Senator GALLACHER (South Australia): I rise to contribute on a familiar topic: road safety. I want to put on the public record, once again, the performance—or, should I say, the lack of performance—of the federal government in this area.

Just to recap: in 2014, in the 44th Parliament, the Parliamentary Friends of Road Safety group was formed. Along with the honourable Darren Chester, I formed that group. It was re-established in 2016, and it’s also in operation in this parliament.

The objectives are easy, simple and clear:

  1. Elevate within the Federal Parliament greater awareness of road safety.
  2. Inform Federal Parliamentarians of the need for continual improvement in road safety outcomes.
  3. Inform Federal Parliamentarians of the national and international initiatives with potential to improve road safety outcomes.
  4. Ensure the Federal Members of Parliament are aware of the enormous social and economic cost of failing to continually prioritise improved road safety outcomes.

Dare I say it, if there is an emergency besetting this parliament it’s in road safety—44,000 Australians are hospitalised each year, which is 100 each day. Those are not my words. Those are the words of John Crozier, from the Royal Australasian College of Surgeons.

Over the last five years the Parliamentary Friends of Road Safety has worked very closely with esteemed stakeholders like the Australian College of Road Safety— in particular, Claire Howe, Lauchlan McIntosh and new president Martin Small. Safer Australian Roads and Highways, known as SARAH, started by Peter Frazer, who lost his daughter, Sarah Frazer, due to a road a crash, have led the way in their campaign to ‘drive so others survive’ and have had government departments highlight the issues during National Road Safety Week.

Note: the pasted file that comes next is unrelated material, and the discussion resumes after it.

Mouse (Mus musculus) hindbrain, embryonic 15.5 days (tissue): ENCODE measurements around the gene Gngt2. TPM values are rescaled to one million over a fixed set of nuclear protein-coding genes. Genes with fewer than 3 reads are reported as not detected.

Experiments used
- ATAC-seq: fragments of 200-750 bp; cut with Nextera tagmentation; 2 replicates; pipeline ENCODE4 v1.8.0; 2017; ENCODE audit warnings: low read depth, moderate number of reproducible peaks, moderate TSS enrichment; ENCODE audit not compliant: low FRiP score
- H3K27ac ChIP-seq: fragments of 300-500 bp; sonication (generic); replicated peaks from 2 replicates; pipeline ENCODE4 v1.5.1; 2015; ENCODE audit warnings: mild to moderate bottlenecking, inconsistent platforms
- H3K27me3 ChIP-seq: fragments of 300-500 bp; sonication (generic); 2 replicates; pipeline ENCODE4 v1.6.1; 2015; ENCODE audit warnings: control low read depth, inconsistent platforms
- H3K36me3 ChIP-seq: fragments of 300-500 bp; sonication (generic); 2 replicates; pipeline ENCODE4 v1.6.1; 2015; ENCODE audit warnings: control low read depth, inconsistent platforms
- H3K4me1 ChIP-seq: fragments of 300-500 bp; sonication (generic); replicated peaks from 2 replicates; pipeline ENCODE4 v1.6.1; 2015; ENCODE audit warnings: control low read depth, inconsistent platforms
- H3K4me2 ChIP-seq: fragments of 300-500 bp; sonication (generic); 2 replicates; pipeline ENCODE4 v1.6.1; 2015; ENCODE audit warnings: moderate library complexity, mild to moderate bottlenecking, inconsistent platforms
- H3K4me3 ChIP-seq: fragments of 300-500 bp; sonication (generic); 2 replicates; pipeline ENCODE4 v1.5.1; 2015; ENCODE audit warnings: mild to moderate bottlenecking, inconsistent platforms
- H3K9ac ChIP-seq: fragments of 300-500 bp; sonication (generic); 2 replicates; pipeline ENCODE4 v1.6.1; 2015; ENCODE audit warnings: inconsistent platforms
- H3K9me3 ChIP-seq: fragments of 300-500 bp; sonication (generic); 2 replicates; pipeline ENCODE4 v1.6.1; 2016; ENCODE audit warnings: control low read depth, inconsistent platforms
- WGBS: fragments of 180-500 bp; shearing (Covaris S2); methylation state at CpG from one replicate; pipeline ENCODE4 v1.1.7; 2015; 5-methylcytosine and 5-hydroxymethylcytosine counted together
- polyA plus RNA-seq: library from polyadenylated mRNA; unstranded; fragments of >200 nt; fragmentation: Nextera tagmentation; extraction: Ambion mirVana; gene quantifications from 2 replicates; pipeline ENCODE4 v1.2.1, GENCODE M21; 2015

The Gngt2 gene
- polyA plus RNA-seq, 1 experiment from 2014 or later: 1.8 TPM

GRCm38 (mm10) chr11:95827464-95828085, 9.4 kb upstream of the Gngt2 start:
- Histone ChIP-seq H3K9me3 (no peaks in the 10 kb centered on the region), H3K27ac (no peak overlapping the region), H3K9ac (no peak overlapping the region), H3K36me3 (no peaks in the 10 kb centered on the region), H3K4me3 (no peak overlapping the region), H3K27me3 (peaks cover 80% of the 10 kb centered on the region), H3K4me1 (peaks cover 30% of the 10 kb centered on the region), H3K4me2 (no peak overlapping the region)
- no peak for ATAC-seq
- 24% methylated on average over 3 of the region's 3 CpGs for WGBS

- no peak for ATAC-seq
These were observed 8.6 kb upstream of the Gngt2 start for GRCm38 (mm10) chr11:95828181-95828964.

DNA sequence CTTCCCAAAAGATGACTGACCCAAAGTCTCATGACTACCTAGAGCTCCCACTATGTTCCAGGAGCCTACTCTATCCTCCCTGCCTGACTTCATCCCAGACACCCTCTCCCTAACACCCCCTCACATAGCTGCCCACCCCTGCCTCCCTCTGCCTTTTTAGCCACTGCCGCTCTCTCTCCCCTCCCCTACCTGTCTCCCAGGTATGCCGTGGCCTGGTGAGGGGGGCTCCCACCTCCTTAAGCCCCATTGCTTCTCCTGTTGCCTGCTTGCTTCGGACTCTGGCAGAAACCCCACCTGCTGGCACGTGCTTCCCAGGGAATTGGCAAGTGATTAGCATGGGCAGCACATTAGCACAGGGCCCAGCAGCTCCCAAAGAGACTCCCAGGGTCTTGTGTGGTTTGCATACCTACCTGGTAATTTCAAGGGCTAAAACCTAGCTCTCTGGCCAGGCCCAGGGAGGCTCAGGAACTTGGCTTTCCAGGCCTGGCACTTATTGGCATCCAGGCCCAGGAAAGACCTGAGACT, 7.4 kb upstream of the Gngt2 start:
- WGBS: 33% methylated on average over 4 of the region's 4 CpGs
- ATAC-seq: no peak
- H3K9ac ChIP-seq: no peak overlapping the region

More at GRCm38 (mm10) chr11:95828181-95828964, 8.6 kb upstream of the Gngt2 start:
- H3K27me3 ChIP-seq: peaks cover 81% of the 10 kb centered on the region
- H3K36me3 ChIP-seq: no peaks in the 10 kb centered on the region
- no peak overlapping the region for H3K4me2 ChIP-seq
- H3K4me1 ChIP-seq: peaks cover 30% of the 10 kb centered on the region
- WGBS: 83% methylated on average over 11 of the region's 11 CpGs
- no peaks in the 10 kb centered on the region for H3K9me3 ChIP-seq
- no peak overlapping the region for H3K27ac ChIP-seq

The Australian Road Safety Foundation and their partners, led by Russell White and Donna Caley, run Fatality Free Friday, where we have a pledge-signing opportunity in parliament every year. The Australian Automobile Association have worked really hard in the road safety space.

Michael Bradley and Craig Newland have really stepped up with their lobbying in this place and reports for political and interested parties. Their new initiative of investment in new research is very welcome. I go to the actual performance of the federal government.

I have to put all this on the record. These are not my words. These words are from well-respected stakeholders in the community. In the Australian Automobile Association’s annual report, Elizabeth Perry, a South Australian, the President of the Australian Automobile Association, stated: The leaders of Australia’s motoring clubs believe the time has come for a new federal approach to road safety management, for which there is widespread support.

Read the Entire Hansard of Senator Gallacher’s Speech here.

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